If you’re a fan of period pieces, then you’re probably going to love HBO’s new series, The Gilded Age. Named for the time period in American history between the 1870s and early 1900s, the show is full of glitz, glamour, and of course, drama. Since its debut in January of 2022, the series has attracted lots of viewers and it keeps getting better with each episode. Even if period pieces aren’t usually your thing, you might still find The Gilded Age to be a little addicting. As with most shows, however, there’s a lot more to this series than what viewers see on the surface. Keep reading to learn 10 things you didn’t know about the HBO series The Gilded Age.
1. The Show Was Originally Set to Air On NBC
Despite premiering in 2022, The Gilded Age was actually announced in 2018. At the time, the series was meant to air on NBC. However, it was moved to HBO in 2019. Anyone who has seen the series will probably agree that HBO is a far better fit for The Gilded Age.
2. The Show Has A Connection to Downton Abbey
Lots of people who have heard of The Gilded Age probably think that it sounds pretty similar to another popular show: Downton Abbey. Not only are these shows similar in terms of content, but they were actually created by the same person, Julian Fellowes. He has been working on the show for about a decade.
3. The Show Has Already Been Renewed For A Second Season
There’s nothing worse than getting attached to a new show only to find out that it has been canceled after just one season. Fortunately, that isn’t something that fans of The Gilded Age have to worry about. The series has already officially been renewed for a second season. Unfortunately, though, it will probably be a while before it airs.
4. The Show Was Filmed In New York
The Gilded Age is primarily set in Manhattan, however, the show wasn’t actually filmed there. According to Decider, the series was primarily filmed on Long Island although some filming also took place in Rhode Island. Some of the places in the show are sets while others are actual locations.
5. Many of the Characters in The Show Never Existed
Once you start watching The Gilded Age, you’ll probably want to Google the characters to learn more about them. Unfortunately, though, none of the main characters in the series actually existed although many of them were inspired by real people. Some of the recurring characters, however, did exist.
6. You Can Follow The Show On Social Media
If you’re the kind of person who loves to follow shows on social media, you’ll be excited to know that The Gilded Age has an official Instagram account that currently has more than 33,000 followers. The page’s content consists of clips and photos from the show as well as quotes from cast members.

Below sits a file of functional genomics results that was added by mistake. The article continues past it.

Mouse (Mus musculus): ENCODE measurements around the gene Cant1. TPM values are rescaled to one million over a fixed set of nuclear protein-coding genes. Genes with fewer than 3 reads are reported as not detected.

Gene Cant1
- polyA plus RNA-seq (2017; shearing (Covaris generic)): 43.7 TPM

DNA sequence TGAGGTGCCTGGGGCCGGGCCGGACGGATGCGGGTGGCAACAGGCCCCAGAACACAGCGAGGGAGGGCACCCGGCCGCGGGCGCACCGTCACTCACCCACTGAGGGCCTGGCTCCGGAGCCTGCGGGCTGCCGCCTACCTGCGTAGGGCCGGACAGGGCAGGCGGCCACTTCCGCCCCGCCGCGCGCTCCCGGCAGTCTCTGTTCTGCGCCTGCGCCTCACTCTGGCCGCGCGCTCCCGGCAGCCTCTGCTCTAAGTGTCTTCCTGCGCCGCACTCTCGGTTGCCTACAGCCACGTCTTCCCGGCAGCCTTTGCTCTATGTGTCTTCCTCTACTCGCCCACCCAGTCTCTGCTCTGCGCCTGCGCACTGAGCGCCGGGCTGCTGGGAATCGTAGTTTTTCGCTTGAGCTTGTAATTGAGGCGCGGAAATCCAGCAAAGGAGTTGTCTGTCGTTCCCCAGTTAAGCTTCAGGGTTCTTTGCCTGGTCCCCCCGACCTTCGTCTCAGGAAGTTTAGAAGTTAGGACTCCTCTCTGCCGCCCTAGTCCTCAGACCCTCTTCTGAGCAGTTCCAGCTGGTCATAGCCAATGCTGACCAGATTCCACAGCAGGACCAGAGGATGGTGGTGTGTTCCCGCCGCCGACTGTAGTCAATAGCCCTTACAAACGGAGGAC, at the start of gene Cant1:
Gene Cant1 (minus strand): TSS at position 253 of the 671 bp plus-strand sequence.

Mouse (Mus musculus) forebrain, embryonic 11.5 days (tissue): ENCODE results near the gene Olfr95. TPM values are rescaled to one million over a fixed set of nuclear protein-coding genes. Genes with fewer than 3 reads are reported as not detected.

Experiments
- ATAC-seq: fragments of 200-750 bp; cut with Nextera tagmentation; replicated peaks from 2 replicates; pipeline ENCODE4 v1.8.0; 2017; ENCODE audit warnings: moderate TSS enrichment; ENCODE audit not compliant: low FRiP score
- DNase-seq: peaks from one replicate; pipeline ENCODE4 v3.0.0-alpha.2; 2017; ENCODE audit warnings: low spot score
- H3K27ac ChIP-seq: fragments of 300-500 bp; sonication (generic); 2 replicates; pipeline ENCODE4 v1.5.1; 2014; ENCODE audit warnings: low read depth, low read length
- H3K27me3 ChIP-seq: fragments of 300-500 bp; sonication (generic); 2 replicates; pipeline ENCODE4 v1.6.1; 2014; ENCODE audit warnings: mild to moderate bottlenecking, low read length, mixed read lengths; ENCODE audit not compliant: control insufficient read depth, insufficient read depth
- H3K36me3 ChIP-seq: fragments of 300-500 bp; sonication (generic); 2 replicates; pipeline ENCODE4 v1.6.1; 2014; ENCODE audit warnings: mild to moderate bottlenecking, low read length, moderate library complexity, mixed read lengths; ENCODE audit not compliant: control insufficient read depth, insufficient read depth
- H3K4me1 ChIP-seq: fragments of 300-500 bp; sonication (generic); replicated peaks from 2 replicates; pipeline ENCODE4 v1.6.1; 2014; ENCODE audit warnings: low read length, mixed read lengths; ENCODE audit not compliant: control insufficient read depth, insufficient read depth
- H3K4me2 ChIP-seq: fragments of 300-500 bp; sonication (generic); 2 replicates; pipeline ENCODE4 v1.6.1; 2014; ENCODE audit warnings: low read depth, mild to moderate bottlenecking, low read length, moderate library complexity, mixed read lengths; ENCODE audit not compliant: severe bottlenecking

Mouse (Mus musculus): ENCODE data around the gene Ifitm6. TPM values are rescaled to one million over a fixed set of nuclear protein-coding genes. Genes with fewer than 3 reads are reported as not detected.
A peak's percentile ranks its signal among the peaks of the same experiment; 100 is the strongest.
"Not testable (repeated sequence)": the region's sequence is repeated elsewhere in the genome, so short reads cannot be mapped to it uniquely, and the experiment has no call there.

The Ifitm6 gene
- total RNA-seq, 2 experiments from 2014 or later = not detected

7. Amanda Peet Was Originally Part of The Cast
When The Gilded Age was announced back in 2012, Amanda Peet was cast to play the role of Bertha Russell. However, she was no longer able to participate in the series due to delays that had been caused by COVID-19. She was replaced by Carrie Coon who has done a great job in the role.
8. Season One Will Have 9 Episodes
Remember the days when TV shows used to have 15-20 episodes per season? Sadly, it looks like those days are long gone. Like many other shows these days, season one of The Gilded Age is relatively short with only nine episodes. It seems unlikely that season two will be any longer.
9. The Cast Features New Comers and Industry Vets
It goes without saying that the cast of The Gilded Age is a huge part of the reason why the show has been so successful. While some of the show’s cast members have been in the industry for decades, others are still in the early stages of their careers. The mixture of talent has proven to be the perfect recipe for success.
10. The Show Was Accused of Unfair Labor Practices
Not everything in The Gilded Age has been glitter and gold. In May of 2021, the Musicians Union filed an unfair labor charge against the show. According to an article from Deadline, “The musicians were told that HBO would not be contracting with the AFM and then were informed they were no longer employed for the production. The orchestra musicians had asked to be accorded the same respect as their colleagues working in other crafts on the set and to be represented by their union.” The dispute was settled within two days.